Anne’s homeschool day in the life (with a 4-, 7-, 9- and 11-year-old)

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Written by Anne Bogel of Modern Mrs. Darcy.

None of our days look the same, but they all share a similar rhythm.

At 6:00 a.m., I’m usually the only one awake. (I’m thankful to finally be in a season where I’m up before my kids: it wasn’t always like that!) The first thing I do is head to the kitchen to make a cup of coffee.

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I enjoy the quiet time and get an hour of writing in, then head out the door for a quick run.

The kids are just waking up when I get back. I hit the shower while Will gets breakfast started.

math is boring

After we say goodbye to Will, we finish getting ready, and then dive in to our schoolwork.

We call our brand of home education classical unschooling. Our curriculum is classical, but we’re pretty free-wheeling in our implementation. We also leave lots of room for self-directed learning and independent projects.

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Tsh’s worldschool day in the life (with a 4-, 7-, and 9-year-old)

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Written by Tsh Oxenreider of The Art of Simple

Right now, I’m at a cafe with my almost ten-year-old, where she’s writing a blog post as her next writing project (topic: things for kids to do in Queensland, Australia). I’ve been furiously working on finishing my e-course while we have decent Internet, before we head to our next location: Sri Lanka.

There’s a certain irony to me contributing a post to Simple Homeschool’s day in the life series, because since we left the States on September 15, not one day has been the same.

We’re on a round-the-world trip that we’d planned for about five years, and at the time of this writing, we’re a few weeks shy of halfway through.

beijing family

Everything changed when we crammed our backpacks full of the gear we’d need for the next nine months, from our food to housing to day-to-day activities. (Thankfully, we didn’t need to adjust to schooling as a way of everyday, all day family life. We were already used to that.)

homeschoolday

What has thrown me for a loop, however, is my need to adjust my expectations. My dear friend worldschooled and traveled with her family not too long ago, and she warned me that even though our kids will learn more than they ever could in a classroom setting, there will be days (weeks, months) when it won’t feel like it.

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Kari’s homeschool day in the life (with a 5- & 8-year-old)

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Written by Kari Patterson of Sacred Mundane.

So here’s the thing: This is a real day.

I’m always tempted, when doing this day-in-the-life-deal, to write a sort of conglomeration of various days melded together to create what I consider “typical.”

This is well and good, but unfortunately I am hopelessly optimistic, so by trying to share “typical” I wind up sharing “ideal.” And the truth is that my biggest challenge with homeschooling is that my real day does not match up with the ideal day in my mind.

homeschoolday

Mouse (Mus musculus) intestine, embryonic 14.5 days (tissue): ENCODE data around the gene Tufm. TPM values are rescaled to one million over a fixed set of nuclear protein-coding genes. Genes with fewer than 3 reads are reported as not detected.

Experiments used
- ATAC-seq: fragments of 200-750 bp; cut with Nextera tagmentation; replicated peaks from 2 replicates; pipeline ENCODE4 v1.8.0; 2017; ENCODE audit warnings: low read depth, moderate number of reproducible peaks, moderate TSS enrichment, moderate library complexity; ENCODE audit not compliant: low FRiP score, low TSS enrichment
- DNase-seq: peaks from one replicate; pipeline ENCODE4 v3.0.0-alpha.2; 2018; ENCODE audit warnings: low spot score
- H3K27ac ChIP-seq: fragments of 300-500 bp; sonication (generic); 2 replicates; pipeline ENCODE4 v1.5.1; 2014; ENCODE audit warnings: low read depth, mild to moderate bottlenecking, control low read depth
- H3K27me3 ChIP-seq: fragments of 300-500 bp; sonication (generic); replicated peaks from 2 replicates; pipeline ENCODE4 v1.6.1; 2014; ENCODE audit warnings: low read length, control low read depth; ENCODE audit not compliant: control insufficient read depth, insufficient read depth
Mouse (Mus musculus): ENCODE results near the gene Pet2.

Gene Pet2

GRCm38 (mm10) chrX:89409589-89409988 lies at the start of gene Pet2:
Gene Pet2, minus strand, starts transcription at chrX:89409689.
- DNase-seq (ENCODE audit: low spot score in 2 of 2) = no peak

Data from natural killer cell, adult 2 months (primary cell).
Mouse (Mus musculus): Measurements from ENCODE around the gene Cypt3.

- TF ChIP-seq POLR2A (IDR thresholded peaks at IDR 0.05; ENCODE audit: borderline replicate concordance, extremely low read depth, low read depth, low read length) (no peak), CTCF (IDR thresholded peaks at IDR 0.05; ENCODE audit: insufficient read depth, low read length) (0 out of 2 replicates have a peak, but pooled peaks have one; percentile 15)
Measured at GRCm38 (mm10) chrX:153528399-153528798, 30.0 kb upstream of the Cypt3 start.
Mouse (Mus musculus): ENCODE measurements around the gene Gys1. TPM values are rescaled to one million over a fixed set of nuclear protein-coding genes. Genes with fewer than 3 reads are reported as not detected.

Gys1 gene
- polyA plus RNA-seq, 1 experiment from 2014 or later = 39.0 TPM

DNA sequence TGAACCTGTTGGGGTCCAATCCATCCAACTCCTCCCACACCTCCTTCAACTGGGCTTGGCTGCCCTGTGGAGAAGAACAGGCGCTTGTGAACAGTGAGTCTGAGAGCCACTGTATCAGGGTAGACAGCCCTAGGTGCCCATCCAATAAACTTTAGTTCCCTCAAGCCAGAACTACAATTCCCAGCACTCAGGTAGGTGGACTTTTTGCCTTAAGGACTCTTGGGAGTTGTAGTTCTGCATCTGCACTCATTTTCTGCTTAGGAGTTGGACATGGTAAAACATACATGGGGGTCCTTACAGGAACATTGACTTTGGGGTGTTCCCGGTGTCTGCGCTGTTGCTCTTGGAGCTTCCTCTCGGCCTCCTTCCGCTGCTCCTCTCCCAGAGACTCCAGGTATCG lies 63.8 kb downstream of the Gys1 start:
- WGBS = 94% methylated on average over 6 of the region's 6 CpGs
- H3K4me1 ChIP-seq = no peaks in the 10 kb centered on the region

So scratch the ideal day, or even the “typical” day … here is a real day.

Wednesday, January 7th, in all its mundane glory:

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Angie’s homeschool day in the life (with a 10, 13, and 15-year-old)

Angie's homeschool day in the life (with a 10, 13, and 15 year old)

The following is written by Angie Kauffman of Real Life at Home.

I would never have guessed a few years ago that our homeschooling days would look like they look this school year.

When I pulled my boys out of public school as they finished first and second grade, with a daughter almost preschool-aged, I just assumed we would exclusively homeschool for the duration.

Family Field Trip to the Museum

In recent years, my boys continued to be convinced that they would be homeschooled through graduation, while my now elementary-aged daughter talked about a desire to be homeschooled through middle school, and then to attend high school.

However, last year, just before starting third grade, she requested to try school outside of our home for the first time, while her brothers stayed home.  It was odd to have days of only middle school work with my boys, while she went away.

homeschoolday

This year, our days have looked even more different. While my daughter has continued to go to school full time, my sons decided to do more of a hybrid homeschooling approach this year.

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Melissa’s homeschool day in the life (with a 1, 4, 7, 8, 11, and 14-year-old)

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Written by Melissa Camara Wilkins.

Rather than structure my children’s activities, I structure our time, our environment, and my availability.

I think of myself as the curator of our home and our schedule — I bring in inspiring materials, I make sure our home is set up to encourage kids’ learning, and I leave plenty of free time for them to pursue their interests.

The super-simple version of our daily rhythm looks like this: we have breakfast and morning chores, and then I stay available to help with activities or questions all morning.

After lunch is quiet time, when everyone—including me—works on individual projects. After quiet time, we come back together to play and make dinner and tidy up. Then it’s dinner and bedtime routines, and the day is over.

homeschoolday

We all like to focus deeply on one thing at at time, so we don’t tend to hop from one activity to another on any given day. That means that some days might be all about math, while others might be all about writing, or creating, or experimenting.

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